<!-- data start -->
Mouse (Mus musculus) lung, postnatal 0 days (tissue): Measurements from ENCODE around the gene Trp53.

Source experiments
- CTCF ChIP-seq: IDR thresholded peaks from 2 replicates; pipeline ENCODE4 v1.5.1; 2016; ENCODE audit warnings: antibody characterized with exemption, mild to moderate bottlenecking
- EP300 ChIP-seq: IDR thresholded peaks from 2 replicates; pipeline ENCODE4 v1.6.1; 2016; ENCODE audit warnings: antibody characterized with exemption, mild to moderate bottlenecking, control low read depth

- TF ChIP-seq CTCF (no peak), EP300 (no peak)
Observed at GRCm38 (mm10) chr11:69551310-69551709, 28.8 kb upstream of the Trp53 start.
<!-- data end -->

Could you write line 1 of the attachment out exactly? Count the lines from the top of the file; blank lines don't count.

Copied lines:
Mouse (Mus musculus) lung, postnatal 0 days (tissue): Measurements from ENCODE around the gene Trp53.